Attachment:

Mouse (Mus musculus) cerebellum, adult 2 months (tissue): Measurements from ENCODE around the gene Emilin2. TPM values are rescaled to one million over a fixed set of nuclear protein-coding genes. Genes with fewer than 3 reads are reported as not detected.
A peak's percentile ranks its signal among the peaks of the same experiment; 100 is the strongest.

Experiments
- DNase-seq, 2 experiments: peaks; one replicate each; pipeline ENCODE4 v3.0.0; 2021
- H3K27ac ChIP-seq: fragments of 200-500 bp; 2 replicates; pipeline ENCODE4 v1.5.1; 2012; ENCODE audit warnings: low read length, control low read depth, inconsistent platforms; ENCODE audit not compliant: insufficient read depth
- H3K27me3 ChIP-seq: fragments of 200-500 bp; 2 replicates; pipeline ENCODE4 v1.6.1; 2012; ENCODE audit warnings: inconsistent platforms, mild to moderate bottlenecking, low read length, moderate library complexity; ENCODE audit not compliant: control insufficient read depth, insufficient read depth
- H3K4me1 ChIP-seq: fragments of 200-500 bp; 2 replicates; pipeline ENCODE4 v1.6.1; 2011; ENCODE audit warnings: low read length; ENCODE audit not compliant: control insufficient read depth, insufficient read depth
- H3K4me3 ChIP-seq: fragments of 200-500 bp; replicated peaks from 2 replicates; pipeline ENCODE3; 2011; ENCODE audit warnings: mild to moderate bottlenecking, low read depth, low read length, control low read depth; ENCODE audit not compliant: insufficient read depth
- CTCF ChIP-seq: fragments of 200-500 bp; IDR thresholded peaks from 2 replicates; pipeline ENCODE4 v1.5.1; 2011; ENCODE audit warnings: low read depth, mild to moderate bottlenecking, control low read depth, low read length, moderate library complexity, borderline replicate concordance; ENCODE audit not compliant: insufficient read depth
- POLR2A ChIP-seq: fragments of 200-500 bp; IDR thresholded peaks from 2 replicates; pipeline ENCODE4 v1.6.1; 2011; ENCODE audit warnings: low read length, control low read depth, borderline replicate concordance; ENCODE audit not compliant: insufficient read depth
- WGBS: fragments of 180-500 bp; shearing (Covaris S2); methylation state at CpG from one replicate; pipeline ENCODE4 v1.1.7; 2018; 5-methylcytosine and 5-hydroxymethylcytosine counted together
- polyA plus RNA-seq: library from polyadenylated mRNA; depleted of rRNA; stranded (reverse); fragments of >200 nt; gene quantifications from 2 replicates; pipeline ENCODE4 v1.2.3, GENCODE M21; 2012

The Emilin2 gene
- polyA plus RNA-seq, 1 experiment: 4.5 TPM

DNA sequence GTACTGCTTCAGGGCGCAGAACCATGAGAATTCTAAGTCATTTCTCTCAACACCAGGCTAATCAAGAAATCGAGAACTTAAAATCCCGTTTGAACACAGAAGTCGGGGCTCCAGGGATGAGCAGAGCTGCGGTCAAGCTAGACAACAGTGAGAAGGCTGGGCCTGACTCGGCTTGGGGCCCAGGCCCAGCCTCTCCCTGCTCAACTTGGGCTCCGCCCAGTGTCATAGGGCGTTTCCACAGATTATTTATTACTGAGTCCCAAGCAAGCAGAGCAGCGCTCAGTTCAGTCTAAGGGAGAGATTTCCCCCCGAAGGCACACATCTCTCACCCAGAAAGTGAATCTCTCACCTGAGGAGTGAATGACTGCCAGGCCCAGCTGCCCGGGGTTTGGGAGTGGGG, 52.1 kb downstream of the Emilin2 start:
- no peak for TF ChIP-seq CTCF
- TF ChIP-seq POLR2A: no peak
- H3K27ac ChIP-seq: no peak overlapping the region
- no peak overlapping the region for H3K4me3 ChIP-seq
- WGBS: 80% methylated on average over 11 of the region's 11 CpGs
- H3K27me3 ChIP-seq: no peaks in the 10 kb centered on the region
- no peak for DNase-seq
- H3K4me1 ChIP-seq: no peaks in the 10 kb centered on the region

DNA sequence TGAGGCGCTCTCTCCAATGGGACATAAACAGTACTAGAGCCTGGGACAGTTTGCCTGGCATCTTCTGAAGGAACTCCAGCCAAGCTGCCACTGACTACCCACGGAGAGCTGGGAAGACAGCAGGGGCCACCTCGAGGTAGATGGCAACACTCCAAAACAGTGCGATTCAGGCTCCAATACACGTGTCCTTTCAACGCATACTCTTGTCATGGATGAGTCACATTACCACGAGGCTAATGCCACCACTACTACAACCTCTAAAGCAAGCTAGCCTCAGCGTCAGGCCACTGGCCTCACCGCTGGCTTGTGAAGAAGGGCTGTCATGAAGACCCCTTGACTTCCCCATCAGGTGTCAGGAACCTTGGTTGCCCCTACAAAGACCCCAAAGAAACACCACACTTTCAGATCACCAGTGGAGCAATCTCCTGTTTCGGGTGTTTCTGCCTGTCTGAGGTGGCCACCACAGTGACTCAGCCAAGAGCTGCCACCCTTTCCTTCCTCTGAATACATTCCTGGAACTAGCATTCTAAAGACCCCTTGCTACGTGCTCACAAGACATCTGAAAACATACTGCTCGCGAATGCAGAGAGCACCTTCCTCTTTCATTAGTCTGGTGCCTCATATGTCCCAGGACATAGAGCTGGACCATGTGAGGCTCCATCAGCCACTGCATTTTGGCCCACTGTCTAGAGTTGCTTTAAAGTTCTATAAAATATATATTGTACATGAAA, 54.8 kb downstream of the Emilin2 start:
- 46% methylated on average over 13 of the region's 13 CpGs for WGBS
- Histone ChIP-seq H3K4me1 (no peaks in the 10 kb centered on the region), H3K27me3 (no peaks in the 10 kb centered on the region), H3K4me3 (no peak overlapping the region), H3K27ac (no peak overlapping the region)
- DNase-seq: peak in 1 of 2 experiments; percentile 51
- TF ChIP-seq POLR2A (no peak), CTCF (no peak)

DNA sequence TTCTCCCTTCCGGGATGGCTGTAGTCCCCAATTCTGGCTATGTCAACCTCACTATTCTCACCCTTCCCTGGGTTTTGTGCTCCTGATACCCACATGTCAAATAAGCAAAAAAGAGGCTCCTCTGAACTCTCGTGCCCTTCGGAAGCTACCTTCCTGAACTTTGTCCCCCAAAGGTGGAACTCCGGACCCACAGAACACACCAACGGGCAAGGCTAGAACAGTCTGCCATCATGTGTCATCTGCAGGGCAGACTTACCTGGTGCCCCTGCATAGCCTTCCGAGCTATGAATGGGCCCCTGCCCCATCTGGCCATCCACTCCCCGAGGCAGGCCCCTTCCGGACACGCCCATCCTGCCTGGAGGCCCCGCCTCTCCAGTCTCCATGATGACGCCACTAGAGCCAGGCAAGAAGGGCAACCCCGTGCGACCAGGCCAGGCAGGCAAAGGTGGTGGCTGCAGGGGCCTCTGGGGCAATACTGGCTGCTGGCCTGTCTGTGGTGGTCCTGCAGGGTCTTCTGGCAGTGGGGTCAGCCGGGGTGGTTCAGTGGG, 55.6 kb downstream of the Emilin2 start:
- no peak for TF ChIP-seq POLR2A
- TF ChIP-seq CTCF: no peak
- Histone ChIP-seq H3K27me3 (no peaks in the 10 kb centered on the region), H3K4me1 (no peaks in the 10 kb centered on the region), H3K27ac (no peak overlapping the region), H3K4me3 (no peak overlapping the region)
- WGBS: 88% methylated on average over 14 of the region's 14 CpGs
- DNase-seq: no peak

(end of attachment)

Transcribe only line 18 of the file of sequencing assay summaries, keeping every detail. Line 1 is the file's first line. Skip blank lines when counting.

- H3K27ac ChIP-seq: no peak overlapping the region